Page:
Bouncers, Snell’s & Blades
Most of the lakes in northwestern Ontario are rocky bottoms generally and if you drag a bouncer you are going to get hung up, or, if pulling a Snell that is too long and consequently rides too low, same thing will happen. A preferred type is the Lite Bite setup by Quick Change because the line runs through a weight snap and allows you to feed line out on lazy fish. Similar to the way line goes through a Lindy Rig weight. The bouncer is straightforward with a single wire strand with lead half way down. Be sure to carry weights from 1/2 oz. to 2 oz., lighter for shallower fishing and heavier for 20+ depths.
Snells in the 30″ range works best but a little more difficult in clearer waters. The bouncing style used is to run the bouncer a foot off the bottom and then bounce it on the bottom to a cadence. The snell should be approximately 30” and should ride lower than the bouncer; it’s right in the fish zone then. Snells with either two or three hooks are most preferred. Hooks placed about 2.5 inches apart seem to hook up good. Of course, a Quick Change clevis is a must in order to change blades often and eventually finding the hot blade for catching.
Snell test is 14 pounds, but can vary with your preference but always high quality mono, never Spider Wire. For beads, use 4 or 5mm in a variety of colors. Use a stacker bead with one bead ahead of it next to the clevis it’s easy to assemble and works just as well.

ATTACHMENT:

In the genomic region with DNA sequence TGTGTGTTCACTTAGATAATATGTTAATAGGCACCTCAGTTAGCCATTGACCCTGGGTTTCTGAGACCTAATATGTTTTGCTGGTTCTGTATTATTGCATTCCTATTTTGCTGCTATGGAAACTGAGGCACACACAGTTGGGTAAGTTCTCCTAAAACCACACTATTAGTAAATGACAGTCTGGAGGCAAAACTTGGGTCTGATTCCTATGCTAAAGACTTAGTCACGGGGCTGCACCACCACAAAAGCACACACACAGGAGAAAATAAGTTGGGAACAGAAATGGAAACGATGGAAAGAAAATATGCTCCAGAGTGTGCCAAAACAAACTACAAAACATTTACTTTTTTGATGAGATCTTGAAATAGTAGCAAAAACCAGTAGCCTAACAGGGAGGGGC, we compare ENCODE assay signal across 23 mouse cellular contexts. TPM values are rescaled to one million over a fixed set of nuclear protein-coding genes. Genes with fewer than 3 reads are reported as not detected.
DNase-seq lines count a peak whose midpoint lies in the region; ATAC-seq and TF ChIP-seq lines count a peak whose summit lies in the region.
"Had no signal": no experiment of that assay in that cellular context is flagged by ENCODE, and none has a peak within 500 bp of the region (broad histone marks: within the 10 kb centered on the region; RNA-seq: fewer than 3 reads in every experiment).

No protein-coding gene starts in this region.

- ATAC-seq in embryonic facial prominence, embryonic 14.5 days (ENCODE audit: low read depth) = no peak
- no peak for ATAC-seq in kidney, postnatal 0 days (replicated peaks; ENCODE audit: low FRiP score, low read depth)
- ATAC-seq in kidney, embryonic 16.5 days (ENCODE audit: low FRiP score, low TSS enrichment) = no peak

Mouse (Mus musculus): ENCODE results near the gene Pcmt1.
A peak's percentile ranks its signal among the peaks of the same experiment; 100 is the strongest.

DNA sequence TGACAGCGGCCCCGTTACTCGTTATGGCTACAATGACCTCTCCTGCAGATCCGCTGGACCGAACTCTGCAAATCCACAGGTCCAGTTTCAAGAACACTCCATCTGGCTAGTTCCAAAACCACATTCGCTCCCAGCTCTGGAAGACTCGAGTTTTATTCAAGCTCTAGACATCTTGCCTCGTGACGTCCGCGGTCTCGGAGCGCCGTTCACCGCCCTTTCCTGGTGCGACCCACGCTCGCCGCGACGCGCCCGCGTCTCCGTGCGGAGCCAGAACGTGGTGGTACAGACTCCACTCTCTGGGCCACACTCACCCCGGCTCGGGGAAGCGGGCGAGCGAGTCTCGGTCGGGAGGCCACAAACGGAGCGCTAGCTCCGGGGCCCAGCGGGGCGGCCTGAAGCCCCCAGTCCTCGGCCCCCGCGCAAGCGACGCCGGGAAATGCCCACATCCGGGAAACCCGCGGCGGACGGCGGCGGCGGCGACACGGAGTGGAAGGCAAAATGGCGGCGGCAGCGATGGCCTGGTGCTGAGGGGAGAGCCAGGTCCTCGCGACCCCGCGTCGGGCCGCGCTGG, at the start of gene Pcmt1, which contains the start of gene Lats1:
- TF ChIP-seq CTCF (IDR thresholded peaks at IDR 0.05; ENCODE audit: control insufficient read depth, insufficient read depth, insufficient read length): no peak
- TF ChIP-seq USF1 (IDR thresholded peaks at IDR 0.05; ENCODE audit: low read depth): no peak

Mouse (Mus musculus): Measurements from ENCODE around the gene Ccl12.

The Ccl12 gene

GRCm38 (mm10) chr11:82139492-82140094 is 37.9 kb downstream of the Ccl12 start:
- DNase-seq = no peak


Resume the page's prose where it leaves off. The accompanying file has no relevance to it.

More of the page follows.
For blades carry a mixture of Colorado’s, Indiana’s, and willows—with equal amounts of each in small, medium (most), and large sizes. Hammered colors worked best in nickel (silver), brass, gold, and copper. Plus, a mixture of the other colors. Have a few darks for the dark days. Use Colorado’s early in the season until the fish get warmed up and begin hitting. Colorado’s are the preference of most blades. As the waters warms, speed up and use the slider———–the Indiana. Then during the warmest water of the season, run the fast ball—the willows. Always remember to keep things simple and you’ll be sure to catch fish.
Bouncing is really a simple presentation, there is just a few important techniques that we’ll go over, and after one trip to Canada, you will have it down pat. Your fishing will never be the same, guaranteed and your fishing catching confidence will grow tremendously.
Bottom Bouncing – The Technique